1. Seeing the faith:
“First, we can look at the experiences that most influenced Muslims. For example, respondents ranked the lifestyle of Christians as the most important influence in their decision to follow Christ. A North African former Sufi mystic noted with approval that there was no gap between the moral profession and the practice of Christians he saw. An Egyptian contrasted the love of a Christian group at an American university with the unloving treatment of Muslim students and faculty he encountered at a university in Medina. An Omani woman explained that Christians treat women as equals. Others noted loving Christian marriages. Some poor people said the expatriate Christian workers they knew had adopted, contrary to their expectations, a simple lifestyle, wearing local clothes and observing local customs of not eating pork, drinking alcohol, or touching those of the opposite sex.”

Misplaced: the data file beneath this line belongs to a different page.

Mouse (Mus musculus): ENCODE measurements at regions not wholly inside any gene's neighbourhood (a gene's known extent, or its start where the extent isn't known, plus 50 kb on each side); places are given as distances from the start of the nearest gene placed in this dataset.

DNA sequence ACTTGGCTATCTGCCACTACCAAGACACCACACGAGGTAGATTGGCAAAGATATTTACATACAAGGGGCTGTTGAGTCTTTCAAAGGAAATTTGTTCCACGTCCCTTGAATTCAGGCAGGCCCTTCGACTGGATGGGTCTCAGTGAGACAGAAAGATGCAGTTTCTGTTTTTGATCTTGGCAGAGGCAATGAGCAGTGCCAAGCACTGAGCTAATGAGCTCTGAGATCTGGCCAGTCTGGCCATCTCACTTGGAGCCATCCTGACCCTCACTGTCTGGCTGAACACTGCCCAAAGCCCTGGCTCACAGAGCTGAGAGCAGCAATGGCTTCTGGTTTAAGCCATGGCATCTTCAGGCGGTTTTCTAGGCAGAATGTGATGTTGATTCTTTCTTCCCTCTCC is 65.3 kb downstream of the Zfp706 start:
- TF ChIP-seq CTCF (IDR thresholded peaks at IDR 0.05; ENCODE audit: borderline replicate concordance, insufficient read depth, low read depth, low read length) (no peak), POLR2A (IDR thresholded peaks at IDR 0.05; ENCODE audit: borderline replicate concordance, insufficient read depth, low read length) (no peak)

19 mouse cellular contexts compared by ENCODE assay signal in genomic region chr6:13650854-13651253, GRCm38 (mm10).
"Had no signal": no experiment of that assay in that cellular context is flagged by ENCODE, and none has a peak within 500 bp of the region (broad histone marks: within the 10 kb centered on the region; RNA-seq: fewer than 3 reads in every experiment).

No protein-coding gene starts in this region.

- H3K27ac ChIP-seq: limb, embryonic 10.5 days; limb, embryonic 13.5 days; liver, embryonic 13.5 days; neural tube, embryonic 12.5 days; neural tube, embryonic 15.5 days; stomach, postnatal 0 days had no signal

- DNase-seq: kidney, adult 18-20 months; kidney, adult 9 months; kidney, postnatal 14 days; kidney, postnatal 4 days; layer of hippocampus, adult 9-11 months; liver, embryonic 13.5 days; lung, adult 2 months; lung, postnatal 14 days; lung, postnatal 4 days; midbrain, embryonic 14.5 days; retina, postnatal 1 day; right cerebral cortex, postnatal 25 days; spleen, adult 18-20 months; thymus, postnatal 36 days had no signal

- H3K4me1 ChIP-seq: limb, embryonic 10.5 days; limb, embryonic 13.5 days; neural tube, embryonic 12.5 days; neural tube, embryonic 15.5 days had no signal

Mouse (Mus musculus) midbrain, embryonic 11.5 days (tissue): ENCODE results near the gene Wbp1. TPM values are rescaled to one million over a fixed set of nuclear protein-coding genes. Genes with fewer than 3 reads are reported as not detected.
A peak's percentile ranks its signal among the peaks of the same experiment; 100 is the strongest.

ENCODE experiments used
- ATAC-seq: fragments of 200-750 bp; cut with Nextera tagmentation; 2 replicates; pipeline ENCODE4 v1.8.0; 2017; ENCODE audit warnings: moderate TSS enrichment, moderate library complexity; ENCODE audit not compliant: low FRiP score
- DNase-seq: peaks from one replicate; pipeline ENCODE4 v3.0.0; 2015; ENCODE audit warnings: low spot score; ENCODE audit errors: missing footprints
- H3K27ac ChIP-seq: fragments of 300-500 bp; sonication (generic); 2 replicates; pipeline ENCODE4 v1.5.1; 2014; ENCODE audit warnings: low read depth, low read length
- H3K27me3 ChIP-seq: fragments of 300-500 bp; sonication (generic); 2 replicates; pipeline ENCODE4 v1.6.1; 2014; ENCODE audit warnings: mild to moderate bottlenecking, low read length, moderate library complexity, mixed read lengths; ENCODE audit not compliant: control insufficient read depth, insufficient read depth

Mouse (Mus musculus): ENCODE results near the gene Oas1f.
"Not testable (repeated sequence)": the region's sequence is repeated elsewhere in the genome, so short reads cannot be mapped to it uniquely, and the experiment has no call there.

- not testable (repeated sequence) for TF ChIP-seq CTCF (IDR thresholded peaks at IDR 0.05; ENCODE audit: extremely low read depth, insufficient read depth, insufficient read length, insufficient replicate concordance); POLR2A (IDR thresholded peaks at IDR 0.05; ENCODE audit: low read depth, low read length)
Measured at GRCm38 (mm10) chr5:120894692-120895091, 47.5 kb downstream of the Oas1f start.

2. The power of God in answered prayers and healing:
“Like most of the factors that former Muslims list, experiences of God’s supernatural intervention often increase after Muslims decide to follow Christ. In North Africa, Muslim neighbors asked Christians to pray for a very sick daughter who then was healed. In Senegal, a Muslim marabout (spiritual leader) referred a patient to Christians when he was not able to bring healing. In Pakistan, after a pilgrimage to Mecca did not cure a disabled Shiite girl, she was healed following Christian prayer.”
3. Deliverance from demonic power: